Compass stock shocks
Compass finished its first full week as a public company with a bitter taste of the public market.
Its stock closed at $17.31 per share, down 14 percent from its closing price of $20.15 on April 1, its first day of trading. The shares are now lower than the target price of $18 set before the IPO.
The VC-backed brokerage downsized the public offering in the days leading up to its NYSE debut. Initially it priced shares between $23 and $26, working out to a $10 billion valuation. Compass’ market cap is now $6.7 billion.
SoftBank, the firm’s top shareholder, owns 132.4 million shares valued at $2.3 billion, according to filings with the U.S. Securities and Exchange Commission. That includes 4 million additional shares SoftBank purchased on April 6 for $72 million. Robert Citrone’s Discovery Capital holds 33.5 million shares worth $579.9 million, down from $675.5 million a week ago.
Co-founder Ori Allon holds more than 19 million shares worth $328.9 million, down from $344 million. On the day of the IPO, CEO Robert Reffkin held 8.6 million shares, though he’s in line for 25.8 million more in the coming years. On April 6, Reffkin also purchased 411,111 more shares for $7.2 million. As of Friday, his shares are worth $156 million. CTO Joseph Sirosh holds 4.2 million shares. They are worth $72.7 million, down from $84.6 million.
“They have literally hired a group of Adam Neuman-era WeWork bros to lead the company forward.”
SoftBank makes a Better offer
Mortgage lending startup Better.com is now valued at $6 billion, after a $500 million investment from SoftBank. The Japanese tech giant bought shares from existing investors, reported the Wall Street Journal.
Better, which launched in 2014, streamlines mortgage originations by pre-approving borrowers and lowering costs. It was valued at $4 billion after a $200 million funding round in November 2020 that sparked IPO rumors.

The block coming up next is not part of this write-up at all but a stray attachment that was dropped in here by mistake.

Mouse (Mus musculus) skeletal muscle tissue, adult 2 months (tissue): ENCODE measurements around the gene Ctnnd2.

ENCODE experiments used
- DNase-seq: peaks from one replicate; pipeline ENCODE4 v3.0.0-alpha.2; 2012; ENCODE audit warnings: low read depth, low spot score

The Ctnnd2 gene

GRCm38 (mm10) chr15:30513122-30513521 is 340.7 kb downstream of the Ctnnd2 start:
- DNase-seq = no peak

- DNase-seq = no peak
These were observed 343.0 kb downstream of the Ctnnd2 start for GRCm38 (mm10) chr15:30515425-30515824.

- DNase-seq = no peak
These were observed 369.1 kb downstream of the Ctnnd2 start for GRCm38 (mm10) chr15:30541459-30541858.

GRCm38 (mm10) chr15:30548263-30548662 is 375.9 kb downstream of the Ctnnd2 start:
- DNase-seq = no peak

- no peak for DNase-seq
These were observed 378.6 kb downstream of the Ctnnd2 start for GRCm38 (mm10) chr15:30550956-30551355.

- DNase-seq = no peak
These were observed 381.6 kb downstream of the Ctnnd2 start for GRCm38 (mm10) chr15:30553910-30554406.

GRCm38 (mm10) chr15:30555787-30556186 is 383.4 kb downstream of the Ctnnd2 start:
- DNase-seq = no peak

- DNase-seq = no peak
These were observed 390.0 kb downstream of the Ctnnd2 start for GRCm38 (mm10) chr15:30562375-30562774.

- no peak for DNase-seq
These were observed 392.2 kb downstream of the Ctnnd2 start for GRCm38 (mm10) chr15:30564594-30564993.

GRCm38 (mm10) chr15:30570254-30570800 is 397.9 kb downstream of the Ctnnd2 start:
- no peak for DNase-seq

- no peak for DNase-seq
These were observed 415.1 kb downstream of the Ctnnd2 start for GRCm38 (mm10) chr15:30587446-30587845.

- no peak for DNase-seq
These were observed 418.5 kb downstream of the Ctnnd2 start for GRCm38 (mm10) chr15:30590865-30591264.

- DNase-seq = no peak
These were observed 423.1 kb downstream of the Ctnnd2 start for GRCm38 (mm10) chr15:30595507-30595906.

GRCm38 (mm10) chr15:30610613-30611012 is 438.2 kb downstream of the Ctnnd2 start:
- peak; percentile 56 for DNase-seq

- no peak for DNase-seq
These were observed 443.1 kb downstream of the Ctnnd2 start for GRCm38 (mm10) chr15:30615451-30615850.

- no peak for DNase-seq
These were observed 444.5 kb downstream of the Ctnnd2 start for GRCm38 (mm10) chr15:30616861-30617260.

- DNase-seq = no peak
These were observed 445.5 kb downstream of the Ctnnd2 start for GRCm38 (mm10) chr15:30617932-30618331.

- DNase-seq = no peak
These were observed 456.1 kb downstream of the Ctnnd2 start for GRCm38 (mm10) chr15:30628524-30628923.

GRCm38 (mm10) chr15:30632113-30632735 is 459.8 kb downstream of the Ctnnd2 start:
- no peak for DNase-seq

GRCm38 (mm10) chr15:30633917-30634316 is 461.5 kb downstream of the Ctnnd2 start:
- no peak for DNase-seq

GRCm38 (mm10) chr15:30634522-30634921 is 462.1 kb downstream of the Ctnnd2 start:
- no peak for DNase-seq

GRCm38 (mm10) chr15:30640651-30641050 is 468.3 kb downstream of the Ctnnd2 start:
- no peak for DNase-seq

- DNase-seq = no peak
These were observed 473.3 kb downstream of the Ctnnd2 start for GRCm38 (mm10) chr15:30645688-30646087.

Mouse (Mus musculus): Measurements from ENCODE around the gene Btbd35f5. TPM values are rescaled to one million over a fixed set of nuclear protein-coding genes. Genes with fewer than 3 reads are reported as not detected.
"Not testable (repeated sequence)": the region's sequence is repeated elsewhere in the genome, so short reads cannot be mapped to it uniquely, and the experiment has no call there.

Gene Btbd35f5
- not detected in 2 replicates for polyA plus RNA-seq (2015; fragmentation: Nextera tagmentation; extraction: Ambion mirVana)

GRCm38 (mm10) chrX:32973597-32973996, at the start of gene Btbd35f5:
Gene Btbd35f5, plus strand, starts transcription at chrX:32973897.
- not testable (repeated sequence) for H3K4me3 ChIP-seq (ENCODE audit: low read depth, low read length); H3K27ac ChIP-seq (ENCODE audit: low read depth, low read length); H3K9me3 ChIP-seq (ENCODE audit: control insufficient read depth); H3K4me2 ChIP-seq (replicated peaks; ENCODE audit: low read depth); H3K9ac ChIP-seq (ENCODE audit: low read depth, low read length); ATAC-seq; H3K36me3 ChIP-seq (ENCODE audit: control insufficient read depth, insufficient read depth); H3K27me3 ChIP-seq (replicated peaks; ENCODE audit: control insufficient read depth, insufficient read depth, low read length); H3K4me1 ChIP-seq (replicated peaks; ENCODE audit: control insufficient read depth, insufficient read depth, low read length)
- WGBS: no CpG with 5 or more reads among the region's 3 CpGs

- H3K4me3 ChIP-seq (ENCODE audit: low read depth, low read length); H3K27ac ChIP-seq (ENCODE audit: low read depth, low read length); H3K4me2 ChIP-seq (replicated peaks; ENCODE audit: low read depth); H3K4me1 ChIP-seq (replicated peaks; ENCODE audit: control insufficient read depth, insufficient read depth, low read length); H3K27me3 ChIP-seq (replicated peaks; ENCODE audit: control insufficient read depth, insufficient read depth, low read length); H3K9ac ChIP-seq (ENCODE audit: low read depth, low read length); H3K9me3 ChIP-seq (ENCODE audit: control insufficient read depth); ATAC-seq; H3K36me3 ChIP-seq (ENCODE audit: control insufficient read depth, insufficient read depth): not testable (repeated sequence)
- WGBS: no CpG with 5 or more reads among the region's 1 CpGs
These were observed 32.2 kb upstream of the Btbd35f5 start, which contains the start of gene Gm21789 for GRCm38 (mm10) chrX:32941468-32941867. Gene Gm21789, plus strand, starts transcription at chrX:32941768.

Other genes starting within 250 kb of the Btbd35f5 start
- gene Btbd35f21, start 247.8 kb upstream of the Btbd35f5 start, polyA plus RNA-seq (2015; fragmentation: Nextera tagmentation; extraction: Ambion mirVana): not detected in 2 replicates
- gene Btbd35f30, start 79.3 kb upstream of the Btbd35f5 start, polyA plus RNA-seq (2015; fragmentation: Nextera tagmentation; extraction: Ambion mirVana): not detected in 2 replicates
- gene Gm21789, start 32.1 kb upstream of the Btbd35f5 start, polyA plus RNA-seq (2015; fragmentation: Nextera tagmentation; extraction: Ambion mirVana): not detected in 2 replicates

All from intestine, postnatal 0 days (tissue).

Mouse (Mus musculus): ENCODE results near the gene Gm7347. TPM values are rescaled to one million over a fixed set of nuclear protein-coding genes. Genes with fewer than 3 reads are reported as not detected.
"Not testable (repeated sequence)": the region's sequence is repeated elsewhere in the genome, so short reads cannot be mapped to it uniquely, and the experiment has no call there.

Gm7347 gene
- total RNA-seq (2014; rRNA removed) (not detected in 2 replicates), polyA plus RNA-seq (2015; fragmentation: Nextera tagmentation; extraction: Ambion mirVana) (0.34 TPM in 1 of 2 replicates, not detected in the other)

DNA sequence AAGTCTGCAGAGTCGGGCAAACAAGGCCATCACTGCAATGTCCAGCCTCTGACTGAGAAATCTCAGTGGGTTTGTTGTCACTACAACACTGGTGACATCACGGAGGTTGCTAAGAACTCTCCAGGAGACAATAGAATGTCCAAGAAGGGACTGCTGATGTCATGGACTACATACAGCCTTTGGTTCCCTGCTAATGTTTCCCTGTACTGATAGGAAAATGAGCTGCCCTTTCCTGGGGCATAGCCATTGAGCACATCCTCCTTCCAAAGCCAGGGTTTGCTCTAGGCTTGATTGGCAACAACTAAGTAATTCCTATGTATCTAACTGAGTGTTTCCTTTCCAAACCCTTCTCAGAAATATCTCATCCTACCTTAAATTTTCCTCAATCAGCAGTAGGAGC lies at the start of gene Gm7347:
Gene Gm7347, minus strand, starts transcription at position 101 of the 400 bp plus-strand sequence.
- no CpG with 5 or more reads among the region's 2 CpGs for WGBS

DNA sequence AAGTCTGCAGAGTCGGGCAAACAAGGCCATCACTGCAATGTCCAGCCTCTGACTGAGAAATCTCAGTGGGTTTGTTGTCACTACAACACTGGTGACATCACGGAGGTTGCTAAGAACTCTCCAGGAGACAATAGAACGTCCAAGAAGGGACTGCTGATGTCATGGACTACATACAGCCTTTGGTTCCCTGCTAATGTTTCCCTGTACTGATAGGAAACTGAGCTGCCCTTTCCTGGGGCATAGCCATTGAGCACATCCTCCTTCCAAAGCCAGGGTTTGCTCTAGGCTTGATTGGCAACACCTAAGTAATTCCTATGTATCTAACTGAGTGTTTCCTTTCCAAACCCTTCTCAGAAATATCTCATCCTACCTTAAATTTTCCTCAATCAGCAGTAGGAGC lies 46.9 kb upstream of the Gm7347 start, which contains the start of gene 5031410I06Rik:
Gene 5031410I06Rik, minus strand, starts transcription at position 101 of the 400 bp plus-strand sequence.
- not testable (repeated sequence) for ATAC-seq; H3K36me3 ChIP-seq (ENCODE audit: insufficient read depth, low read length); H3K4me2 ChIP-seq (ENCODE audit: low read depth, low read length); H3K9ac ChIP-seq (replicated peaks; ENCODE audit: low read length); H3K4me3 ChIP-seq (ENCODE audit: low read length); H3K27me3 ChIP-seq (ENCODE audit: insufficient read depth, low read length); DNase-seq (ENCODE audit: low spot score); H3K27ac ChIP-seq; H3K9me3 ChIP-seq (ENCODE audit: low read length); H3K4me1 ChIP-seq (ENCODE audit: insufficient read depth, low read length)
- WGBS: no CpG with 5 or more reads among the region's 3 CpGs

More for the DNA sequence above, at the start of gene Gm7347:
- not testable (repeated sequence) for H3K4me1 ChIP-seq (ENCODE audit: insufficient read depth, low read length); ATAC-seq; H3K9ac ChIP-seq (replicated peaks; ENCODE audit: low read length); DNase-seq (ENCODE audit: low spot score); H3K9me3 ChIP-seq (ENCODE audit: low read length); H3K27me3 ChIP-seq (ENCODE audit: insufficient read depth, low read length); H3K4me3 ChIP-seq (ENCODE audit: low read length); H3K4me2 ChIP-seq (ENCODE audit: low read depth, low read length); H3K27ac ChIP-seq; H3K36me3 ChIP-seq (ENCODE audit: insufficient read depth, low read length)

Thanks to the hot housing market, Better facilitated $25 billion in loans in 2020 and $14 billion in the first quarter of 2021, reported CNBC. Sources told TRD said it generated $800 million in 2020 revenue, up 10 percent year over year.
Notwithstanding the IPO buzz, Better’s CEO Vishal Garg was accused last year of mismanaging investor funds and creating a hostile work environment at the startup, according to Forbes. Yet according to the WSJ, SoftBank gave all of its voting rights to Garg “in a sign of its eagerness” to back the startup.
SPAC sparkle fades?
A top securities regulator is the latest to sound an alarm over the SPAC frenzy.
John Coates, acting director of the SEC’s corporate finance division, said there are “some significant and yet undiscovered issues,” with SPACs, reported the Wall Street Journal.
Last month, regulators began an inquiry into SPACs, focusing on how banks underwrite risk. Previously, they warned investors not to be lured to SPACs by celebrity involvement alone.
Although new filings are slowing, investors are still piling into blank-check firms. As of April 9, 306 SPACs have gone public, raising $98.9 billion, according to SPACInsider.
Meanwhile, Fifth Wall Ventures has launched a second SPAC. The VC fund, which has $1.7 billion under management, is looking to raise $150 million. In February, it raised $345 million for its first SPAC. Several of Fifth Wall’s portfolio companies are going the SPAC route. Opendoor went public with a SPAC last year; Doma and Hippo are following suit.
When real estate tech pays off
2020 was a good year for Zillow and eXp Realty. So good, in fact, that top execs Rich Barton, Lloyd Frink and Glenn Sanford made the Forbes billionaire list.
Barton and Frink, who co-founded Zillow in 2004, joined the list with net worths of $2.2 billion and $1.4 billion, while eXp founder Sanford and his wife, Penny, joined with a net worth of $1.8 billion.